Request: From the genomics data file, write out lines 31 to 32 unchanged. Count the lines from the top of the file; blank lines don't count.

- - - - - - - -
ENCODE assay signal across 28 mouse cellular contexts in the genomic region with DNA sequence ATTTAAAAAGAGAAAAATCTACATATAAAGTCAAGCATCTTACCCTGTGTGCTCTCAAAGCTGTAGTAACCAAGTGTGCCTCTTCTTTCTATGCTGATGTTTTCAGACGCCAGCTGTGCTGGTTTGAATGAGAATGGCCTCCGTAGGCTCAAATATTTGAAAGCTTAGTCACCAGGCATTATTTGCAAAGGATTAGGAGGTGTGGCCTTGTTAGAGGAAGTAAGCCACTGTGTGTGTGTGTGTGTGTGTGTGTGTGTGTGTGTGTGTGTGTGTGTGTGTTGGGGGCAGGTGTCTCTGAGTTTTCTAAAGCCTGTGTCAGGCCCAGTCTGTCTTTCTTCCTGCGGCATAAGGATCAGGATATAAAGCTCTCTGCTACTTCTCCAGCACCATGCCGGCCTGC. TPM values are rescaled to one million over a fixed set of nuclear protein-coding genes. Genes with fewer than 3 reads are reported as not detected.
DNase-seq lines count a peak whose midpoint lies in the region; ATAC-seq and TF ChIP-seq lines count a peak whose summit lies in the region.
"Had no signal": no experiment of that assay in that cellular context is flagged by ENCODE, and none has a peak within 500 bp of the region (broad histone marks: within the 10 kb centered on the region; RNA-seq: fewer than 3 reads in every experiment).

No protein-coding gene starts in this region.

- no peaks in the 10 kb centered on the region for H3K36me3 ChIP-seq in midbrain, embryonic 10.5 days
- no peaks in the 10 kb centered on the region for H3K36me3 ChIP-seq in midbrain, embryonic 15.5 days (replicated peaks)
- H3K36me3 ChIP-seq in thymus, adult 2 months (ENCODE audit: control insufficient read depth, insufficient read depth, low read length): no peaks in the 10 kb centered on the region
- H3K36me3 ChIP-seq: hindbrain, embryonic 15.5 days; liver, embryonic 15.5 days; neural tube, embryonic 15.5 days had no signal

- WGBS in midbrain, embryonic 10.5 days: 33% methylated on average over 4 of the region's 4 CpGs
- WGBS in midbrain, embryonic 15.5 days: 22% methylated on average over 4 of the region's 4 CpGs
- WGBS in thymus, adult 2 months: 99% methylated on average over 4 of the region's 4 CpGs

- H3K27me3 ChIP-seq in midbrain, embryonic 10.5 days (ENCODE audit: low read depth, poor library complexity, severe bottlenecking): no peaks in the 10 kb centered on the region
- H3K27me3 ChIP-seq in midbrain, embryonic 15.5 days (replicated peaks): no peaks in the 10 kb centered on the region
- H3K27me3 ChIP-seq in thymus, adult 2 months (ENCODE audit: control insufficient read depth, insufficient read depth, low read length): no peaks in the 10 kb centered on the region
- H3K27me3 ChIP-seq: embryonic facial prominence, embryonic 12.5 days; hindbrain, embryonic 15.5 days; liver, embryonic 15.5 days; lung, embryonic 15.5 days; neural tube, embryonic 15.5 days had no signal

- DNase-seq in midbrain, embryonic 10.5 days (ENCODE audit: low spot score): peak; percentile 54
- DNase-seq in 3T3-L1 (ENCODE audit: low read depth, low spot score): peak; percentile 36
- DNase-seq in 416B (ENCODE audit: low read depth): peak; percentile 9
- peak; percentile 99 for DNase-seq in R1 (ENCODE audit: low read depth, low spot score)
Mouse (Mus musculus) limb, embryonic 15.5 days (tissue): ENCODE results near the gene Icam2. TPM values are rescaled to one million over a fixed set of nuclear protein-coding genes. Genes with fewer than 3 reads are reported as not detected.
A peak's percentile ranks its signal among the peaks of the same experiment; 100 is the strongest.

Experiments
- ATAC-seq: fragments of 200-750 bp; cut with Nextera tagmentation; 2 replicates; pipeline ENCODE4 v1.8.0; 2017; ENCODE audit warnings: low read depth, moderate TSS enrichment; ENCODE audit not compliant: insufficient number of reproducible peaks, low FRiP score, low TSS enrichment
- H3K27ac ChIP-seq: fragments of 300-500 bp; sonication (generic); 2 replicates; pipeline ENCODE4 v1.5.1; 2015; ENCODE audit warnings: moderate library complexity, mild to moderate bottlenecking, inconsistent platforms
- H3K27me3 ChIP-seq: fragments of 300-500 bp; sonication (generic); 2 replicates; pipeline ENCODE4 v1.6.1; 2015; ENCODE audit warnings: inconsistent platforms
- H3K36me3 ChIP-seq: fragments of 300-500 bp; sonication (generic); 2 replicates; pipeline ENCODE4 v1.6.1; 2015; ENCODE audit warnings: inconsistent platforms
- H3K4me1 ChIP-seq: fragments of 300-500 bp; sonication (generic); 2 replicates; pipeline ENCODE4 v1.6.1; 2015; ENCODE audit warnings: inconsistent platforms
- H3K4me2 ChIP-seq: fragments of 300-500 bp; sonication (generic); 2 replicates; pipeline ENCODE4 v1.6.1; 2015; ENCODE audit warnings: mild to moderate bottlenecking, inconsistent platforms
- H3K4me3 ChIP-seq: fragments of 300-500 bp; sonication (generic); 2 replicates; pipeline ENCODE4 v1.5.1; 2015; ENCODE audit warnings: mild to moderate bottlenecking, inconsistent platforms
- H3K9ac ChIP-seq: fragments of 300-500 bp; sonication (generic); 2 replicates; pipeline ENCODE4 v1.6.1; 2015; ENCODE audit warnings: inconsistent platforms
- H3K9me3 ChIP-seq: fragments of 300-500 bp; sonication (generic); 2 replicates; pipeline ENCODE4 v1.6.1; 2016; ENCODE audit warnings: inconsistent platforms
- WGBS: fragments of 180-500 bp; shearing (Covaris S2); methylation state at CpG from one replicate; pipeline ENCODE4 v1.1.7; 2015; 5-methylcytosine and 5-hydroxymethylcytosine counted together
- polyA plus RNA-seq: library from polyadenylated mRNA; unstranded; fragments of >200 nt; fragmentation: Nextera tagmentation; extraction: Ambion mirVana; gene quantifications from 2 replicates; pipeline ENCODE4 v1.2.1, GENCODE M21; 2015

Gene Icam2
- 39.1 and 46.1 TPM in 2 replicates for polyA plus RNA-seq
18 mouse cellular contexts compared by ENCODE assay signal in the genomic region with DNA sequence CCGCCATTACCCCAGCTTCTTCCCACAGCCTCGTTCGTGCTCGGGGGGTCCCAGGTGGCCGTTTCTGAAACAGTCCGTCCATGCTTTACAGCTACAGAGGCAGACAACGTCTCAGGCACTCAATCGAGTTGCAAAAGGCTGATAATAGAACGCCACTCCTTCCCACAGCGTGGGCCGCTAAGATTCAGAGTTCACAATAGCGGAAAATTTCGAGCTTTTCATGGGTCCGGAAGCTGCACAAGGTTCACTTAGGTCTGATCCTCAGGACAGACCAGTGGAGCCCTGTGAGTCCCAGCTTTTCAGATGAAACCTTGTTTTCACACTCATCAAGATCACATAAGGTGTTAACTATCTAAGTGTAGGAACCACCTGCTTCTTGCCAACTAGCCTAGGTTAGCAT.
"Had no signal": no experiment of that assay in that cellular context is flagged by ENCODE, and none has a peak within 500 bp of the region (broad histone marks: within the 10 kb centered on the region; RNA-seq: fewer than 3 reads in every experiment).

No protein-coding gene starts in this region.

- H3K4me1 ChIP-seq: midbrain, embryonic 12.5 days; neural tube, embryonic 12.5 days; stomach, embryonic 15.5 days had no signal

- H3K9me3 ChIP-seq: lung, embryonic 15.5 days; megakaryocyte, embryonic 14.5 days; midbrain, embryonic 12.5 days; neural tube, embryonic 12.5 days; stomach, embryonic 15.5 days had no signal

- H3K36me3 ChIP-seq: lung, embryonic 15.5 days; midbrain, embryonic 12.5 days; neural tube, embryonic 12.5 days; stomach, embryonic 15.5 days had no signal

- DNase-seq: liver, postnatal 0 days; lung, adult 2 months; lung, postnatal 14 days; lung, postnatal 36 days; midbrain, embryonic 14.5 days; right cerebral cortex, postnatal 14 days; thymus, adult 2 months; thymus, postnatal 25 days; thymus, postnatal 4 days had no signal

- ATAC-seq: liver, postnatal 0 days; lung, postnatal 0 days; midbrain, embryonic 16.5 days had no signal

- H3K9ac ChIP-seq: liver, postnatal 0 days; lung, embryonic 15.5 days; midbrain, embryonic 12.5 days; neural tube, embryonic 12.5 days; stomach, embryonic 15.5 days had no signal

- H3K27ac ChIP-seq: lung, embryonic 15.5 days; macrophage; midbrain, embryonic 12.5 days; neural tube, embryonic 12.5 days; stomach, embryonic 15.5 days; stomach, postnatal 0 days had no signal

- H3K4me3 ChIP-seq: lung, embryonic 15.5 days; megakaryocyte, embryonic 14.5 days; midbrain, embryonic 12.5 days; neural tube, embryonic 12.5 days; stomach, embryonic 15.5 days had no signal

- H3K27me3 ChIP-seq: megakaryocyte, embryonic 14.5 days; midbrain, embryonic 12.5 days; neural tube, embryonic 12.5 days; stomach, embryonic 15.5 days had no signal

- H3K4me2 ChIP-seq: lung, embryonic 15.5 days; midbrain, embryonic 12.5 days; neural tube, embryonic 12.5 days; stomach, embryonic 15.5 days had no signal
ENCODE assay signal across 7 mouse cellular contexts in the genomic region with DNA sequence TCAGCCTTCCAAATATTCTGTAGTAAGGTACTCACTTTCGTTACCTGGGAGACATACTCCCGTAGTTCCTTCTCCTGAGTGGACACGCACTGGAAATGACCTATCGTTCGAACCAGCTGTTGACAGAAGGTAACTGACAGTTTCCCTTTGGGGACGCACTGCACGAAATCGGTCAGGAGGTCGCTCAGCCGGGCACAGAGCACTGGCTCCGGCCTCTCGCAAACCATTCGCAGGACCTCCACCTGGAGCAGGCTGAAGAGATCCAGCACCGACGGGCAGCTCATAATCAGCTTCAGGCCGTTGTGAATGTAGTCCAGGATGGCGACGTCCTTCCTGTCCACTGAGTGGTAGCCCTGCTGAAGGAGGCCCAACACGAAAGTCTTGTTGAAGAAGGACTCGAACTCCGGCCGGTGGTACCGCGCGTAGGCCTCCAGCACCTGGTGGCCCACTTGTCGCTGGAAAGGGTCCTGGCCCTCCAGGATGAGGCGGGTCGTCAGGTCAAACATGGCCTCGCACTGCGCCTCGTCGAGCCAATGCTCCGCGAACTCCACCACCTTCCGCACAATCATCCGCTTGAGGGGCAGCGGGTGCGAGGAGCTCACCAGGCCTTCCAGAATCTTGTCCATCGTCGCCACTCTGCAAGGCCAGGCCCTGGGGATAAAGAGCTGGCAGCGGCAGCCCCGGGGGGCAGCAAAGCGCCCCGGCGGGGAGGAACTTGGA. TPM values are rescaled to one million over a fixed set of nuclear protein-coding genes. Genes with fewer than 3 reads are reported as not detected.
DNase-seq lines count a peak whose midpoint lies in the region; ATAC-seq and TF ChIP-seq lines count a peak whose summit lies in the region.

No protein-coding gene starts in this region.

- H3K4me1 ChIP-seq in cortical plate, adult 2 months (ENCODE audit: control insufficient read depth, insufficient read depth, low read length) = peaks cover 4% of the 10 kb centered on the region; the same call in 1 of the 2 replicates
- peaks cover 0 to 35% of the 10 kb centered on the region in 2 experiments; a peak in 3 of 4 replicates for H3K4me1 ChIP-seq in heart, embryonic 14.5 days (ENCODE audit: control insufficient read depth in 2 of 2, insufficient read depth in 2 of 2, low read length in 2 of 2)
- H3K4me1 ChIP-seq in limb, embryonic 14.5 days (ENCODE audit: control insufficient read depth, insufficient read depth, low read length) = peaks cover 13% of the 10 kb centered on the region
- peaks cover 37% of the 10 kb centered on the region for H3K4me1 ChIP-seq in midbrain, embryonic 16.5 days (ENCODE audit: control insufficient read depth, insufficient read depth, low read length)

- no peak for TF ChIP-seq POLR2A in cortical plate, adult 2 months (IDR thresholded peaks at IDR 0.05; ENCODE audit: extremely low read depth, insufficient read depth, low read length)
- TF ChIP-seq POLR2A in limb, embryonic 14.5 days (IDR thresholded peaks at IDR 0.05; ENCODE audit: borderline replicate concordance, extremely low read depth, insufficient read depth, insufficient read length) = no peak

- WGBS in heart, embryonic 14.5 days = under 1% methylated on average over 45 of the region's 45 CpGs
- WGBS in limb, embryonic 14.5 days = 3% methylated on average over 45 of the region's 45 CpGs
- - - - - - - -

- H3K9me3 ChIP-seq: fragments of 300-500 bp; sonication (generic); 2 replicates; pipeline ENCODE4 v1.6.1; 2016; ENCODE audit warnings: inconsistent platforms
- WGBS: fragments of 180-500 bp; shearing (Covaris S2); methylation state at CpG from one replicate; pipeline ENCODE4 v1.1.7; 2015; 5-methylcytosine and 5-hydroxymethylcytosine counted together